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map courtesy CIA World Factbook; click for enlargement Constitution, Government & Legislation

On March 12, 2001, President Yoweri Museveni was reelected to a second 5-year term under the Constitution and continued to dominate the Government. He has ruled since 1986 through the National Resistance Movement, legislatively reorganized and renamed as "The Movement" in 1995. The Constitution provides for a 295-member unicameral parliament and an autonomous, independently elected president. The number of Members of Parliament (M.P.'s) increased following the implementation of a new law, which increased the number of districts, and an amendment to the Parliamentary Elections Statute, which increased the number of seats reserved for women and labor. On March 12, six candidates competed in the presidential elections, including President Museveni and Kizza Besigye, a former member of the army and presidential advisor. President Museveni won with 69.3 percent of the total votes cast, with 27.3 percent of the votes cast for Besigye. The four other candidates received less than 4 percent of the vote. The institution of Parliament is weak compared with the Executive. The Parliament acted with continued independence and assertiveness during the year; however, this decreased significantly prior to the June parliamentary elections. In June parliamentary elections were held separately for the reserved and directly elected seats; M.P.'s were elected to 5-year terms, and more than 50 percent of those elected were new legislators. Movement supporters remained in control of the legislative branch; however, the number of M.P.'s openly belonging to opposition parties increased to 35 from 12, although the actual number probably is higher since the affiliations of several M.P.'s are unclear.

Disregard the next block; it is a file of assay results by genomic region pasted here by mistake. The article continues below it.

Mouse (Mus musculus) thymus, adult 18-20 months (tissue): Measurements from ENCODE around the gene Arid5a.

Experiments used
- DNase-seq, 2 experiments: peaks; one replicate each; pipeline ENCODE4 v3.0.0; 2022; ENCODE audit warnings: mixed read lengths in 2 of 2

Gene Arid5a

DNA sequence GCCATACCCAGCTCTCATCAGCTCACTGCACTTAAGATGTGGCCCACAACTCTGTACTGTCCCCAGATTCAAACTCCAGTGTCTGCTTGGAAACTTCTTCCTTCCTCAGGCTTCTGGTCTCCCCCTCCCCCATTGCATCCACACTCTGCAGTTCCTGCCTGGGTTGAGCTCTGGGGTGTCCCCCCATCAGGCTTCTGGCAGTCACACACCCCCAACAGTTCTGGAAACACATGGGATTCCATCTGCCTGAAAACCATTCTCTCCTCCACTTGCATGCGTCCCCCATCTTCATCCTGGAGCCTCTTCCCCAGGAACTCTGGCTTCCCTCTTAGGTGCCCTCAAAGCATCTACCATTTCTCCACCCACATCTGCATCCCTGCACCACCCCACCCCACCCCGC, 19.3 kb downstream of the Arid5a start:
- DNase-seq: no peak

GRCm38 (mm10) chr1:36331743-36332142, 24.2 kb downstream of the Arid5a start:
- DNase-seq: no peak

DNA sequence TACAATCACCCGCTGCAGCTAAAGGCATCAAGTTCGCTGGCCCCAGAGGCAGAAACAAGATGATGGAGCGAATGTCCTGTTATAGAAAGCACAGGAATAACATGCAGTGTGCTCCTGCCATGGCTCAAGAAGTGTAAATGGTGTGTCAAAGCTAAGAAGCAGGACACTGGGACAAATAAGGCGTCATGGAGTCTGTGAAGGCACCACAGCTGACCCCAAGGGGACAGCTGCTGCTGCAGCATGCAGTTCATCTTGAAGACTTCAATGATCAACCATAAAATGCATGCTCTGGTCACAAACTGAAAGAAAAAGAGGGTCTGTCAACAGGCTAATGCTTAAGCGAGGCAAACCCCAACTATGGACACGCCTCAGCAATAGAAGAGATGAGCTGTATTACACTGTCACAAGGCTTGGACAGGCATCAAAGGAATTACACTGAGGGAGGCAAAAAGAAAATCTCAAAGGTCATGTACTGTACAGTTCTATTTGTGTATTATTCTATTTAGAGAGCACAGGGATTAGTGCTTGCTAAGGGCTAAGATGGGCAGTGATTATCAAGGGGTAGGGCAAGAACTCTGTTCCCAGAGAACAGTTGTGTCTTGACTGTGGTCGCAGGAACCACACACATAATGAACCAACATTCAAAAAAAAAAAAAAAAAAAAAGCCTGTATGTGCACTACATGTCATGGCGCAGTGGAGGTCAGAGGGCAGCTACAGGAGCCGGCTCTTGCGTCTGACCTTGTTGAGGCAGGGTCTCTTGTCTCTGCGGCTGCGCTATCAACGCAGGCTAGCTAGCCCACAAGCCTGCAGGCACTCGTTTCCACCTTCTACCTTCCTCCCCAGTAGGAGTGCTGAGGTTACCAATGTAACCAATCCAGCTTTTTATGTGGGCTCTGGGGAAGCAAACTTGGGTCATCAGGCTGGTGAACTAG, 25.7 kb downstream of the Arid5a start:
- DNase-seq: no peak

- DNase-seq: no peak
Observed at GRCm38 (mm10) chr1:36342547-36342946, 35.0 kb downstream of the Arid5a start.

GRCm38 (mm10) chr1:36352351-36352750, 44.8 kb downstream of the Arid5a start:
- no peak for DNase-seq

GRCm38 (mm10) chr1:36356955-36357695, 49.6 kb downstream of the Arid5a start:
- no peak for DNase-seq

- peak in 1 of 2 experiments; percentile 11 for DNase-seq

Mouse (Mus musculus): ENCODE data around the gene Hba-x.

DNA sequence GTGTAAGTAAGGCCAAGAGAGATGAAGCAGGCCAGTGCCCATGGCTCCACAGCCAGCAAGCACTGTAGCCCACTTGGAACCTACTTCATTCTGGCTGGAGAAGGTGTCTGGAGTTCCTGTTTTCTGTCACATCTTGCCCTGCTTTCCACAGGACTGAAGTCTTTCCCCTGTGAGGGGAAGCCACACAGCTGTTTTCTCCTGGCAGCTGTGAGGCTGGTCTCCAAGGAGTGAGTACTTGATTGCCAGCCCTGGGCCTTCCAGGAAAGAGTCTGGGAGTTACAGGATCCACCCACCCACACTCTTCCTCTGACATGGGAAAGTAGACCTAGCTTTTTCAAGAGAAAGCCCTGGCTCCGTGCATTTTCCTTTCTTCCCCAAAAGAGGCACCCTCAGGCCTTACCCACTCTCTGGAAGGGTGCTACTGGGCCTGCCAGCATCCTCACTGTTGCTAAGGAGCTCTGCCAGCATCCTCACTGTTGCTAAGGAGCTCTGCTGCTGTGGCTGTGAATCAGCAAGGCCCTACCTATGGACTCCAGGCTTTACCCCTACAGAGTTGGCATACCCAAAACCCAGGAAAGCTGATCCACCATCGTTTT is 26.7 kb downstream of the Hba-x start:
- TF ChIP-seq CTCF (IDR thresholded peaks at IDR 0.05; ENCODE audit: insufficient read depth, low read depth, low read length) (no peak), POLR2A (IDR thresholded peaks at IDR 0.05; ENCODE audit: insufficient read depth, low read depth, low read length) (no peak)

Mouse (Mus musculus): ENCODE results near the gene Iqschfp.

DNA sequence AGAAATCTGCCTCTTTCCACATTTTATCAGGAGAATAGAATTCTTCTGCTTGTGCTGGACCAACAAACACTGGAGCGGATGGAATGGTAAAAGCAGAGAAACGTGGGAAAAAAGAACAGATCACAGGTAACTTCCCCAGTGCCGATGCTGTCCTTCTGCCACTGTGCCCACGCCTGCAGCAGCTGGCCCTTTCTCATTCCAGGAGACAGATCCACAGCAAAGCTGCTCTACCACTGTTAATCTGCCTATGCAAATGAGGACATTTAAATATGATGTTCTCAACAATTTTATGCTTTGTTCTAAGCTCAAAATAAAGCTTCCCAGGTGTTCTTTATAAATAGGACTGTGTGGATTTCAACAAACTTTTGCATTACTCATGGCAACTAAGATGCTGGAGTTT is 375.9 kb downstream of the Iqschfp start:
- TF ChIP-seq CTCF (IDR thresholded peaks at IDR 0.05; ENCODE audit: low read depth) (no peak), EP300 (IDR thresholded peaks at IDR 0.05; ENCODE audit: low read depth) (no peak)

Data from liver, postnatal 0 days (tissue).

Source: U.S. Department of State

Courts & Judgments

The highest court in Uganda is the Supreme Court, followed by (in descending order) the Court of Appeal (which also functions as the Constitutional Court for cases of first instance involving constitutional issues), the High Court, the Chief Magistrate's Court, and local council (LC) level 3 (sub-county) courts, LC level 2 (parish) courts, and LC level 1 (village) courts. A minimum of six justices may sit on the Supreme Court and the Court of Appeal or Constitutional Court. In addition there are a few specialized courts that deal with industrial and other matters. The Industrial Court (IC), which arbitrates labor disputes, structurally is parallel to the chief magistrate's court. There also is a military court system.